The accuracy measurements of interest for LAMP were sensitivity and specificity, which are defined as follows: sensitivity (S)—probability of a positive test in diseased individuals; specificity (E)—probability of a negative test in non-diseased individuals. In order to calculate S and E values for LAMP, we cross-tabulated each result against each one reference standard (microscopy and/or another molecular diagnostic method besides LAMP), stratified by each clinical condition (CL, VL or PKDL) and biological specimen used. Thus, for the same study, more than one analysis was possible: in general, each panel of samples extracted from a single study, tested with LAMP using the same sample type against the same reference standard test, was called “dataset”. For Schallig et al. [52] and Vink et al. [88], two different datasets were created depending on the country where the panel of samples were analysed (see Additional file 2: Table S1, comments).

Analysis

Descriptive statistics as calculation of mean, median and test for normal distribution (Shapiro–Wilk) were also calculated in R version 3.6.2 [89]. The accuracy measurements were calculated using R and the epiR package version 1.0.10 [90]. For the subsequent meta-analysis, we were interested whether including studies with a sample size below 10 would introduce a bias and should be excluded, in line with previous publications [28, 91]. We therefore calculated Spearman’s rank correlation coefficient, including a 95% confidence interval (CI), in order to analyse the possible correlation between sample size and S or E using R. Forest plots showing S and E values for all datasets including a 95% CI were created using RevMan 5.3 [92].

Subgroup 1 (“VL Microscopy LAMP: Blood” consisting of datasets 1, 8, 23, 38, 42, 44, 47, 59, 64), subgroup 2 (“VL PCR LAMP: Blood” consisting of datasets 11, 26, 30, 33, 35, 36, 43, 45, 48, 63, 65), subgroup 3 (“PKDL qPCR LAMP: Blood” consisting of datasets 28, 31 and 40), subgroup 4 (“CL Microscopy LAMP: Skin tissue” consisting of datasets 6, 52, 57, 60, 61, 80) and subgroup 5 (“CL PCR LAMP: Skin Tissue” consisting of datasets 4, 7, 29, 46, 53, 58, 62, 56) were used. For each subgroup of interest, diagnostic test results per patient tested were included more than once only if multiple samples of the same patients were taken at different time points (datasets 30, 31, 46), such as before and after treatment (at follow-up). For several included studies more than one diagnostic test result per patient was available, for example due to multiple LAMP tests with different primer pairs of the same patient sample set. The decision as to which datasets were included was based mainly on the aim of combining similar studies in the subgroups (e.g. same sample type). In addition, arbitrary reasons, such as which datasets best reflected target conditions, determined the choice of datasets. For example, an analysis of a panel of patient samples was conducted in both Suriname (datasets 52 and 53) and the Netherlands (datasets 54 and 55), but only datasets of the endemic country (Suriname) were used for the subgroup analysis. For different primer pairs (datasets 32 and 33) targeting the internal transcribed spacer 1 (ITS1) sequence, the dataset with higher sensitivity was included for analysis.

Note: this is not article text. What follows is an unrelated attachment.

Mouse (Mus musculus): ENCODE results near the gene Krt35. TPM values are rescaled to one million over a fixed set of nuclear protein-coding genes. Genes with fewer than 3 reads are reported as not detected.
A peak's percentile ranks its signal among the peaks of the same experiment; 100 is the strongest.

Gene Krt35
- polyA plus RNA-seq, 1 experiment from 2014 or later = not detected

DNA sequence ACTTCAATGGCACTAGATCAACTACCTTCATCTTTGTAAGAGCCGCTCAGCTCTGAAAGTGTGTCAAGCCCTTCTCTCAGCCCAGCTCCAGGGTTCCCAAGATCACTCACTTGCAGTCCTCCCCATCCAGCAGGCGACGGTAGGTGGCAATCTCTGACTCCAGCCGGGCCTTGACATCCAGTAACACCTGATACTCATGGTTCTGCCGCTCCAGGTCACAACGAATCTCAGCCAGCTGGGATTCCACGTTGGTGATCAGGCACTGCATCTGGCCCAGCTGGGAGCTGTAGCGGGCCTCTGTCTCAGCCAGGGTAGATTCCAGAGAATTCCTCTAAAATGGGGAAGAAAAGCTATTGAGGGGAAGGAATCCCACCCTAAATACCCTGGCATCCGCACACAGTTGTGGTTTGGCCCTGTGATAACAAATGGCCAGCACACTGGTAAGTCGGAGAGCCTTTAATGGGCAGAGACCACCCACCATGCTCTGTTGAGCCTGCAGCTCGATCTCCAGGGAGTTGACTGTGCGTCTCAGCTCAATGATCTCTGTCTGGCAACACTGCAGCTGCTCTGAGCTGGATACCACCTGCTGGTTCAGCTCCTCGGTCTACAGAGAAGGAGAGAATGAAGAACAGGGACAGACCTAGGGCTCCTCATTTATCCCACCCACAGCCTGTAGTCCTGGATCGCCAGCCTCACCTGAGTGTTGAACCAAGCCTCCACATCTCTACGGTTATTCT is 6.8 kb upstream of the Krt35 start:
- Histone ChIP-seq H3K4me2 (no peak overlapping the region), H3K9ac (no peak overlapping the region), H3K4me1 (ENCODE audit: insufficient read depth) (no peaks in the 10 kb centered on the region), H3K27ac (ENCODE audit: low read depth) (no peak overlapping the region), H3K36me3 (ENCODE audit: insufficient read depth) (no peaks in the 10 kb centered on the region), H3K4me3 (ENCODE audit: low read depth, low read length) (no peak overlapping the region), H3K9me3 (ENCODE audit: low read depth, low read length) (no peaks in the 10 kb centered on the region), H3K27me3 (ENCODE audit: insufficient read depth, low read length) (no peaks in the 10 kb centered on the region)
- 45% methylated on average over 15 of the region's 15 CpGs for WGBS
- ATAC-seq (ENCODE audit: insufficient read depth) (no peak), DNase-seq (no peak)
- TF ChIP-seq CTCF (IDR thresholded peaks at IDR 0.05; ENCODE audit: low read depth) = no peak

Pooled estimates for S and E of subgroups, I2 and Tau-squared parameters were calculated using Comprehensive Meta-Analysis version 3.3.070 [93, 94].

Summary receiver operating characteristic (SROC) curves and area under the curve (AUC) of subgroups 1, 2, 4 and 5 were calculated using R using the mada package version 0.5.10 [94] which is based on a bivariate random-effects model [95]. For studies with 2 × 2 tables that contain entries of the value 0, in accordance with the package manual, continuity correction based on Haldane and Ascombe of adding 0.5 to all values of the affected tables was used [96, 97].

Results

Literature search

The full workflow of the literature search, based on the principles of the PRISMA guidelines for systematic reviews [83], is shown in Fig. 1.

Fig. 1
figure 1

PRISMA flowchart. Literature databases were searched using the defined search strategy, and, after deduplication, the 228 references obtained were screened. Further details on the applied inclusion criteria can be found in the text. Data were extracted for qualitative (descriptive) synthesis (27 studies) and, if eligible, quantitative synthesis (18 studies), which refers to pooled analysis and SROC curves in subgroups

A total of 394 publications were retrieved; after deduplication, 228 publications were screened by title and abstract and 50 by full text based on the inclusion/exclusion criteria as detailed in the “Methods” section. Studies were excluded at the title/abstract screening stage for the following reasons: wrong pathogen (condition under investigation of the study was not caused by Leishmania sp.), no LAMP (LAMP was not used as a diagnostic test method) or wrong article type (reviews and commentaries were excluded, but references were screened for further studies). Studies were excluded at the full-text assessment stage for the following reasons: lack of data (inability to complete a 2 × 2 contingency table), duplicate study (the same clinical data were described in another study), no LAMP (LAMP was not used as a diagnostic test method), no paired samples (samples tested with LAMP and the reference standard were not from the same individuals) or promastigote form (test samples were derived from the promastigote form). Twenty-seven studies were accepted for further analysis and dataset extraction—22 studies regarding leishmaniasis diagnosis in humans [52, 69, 88, 98,99,100,101,102,103,104,105,106,107,108,109,110,111,112,113,114,115,116] (Additional file 3: Table S2) and five studies addressing diagnosis in animals (Table 1). For the extracted variables infecting species and readout methods, we used (indicated) if not mentioned directly in the text. For the infecting species, this refers to identification through for example the use of specific primer pairs or epidemiological data without confirmation by further analysis. For the readout method, this refers to identification through specific reagents/kits used.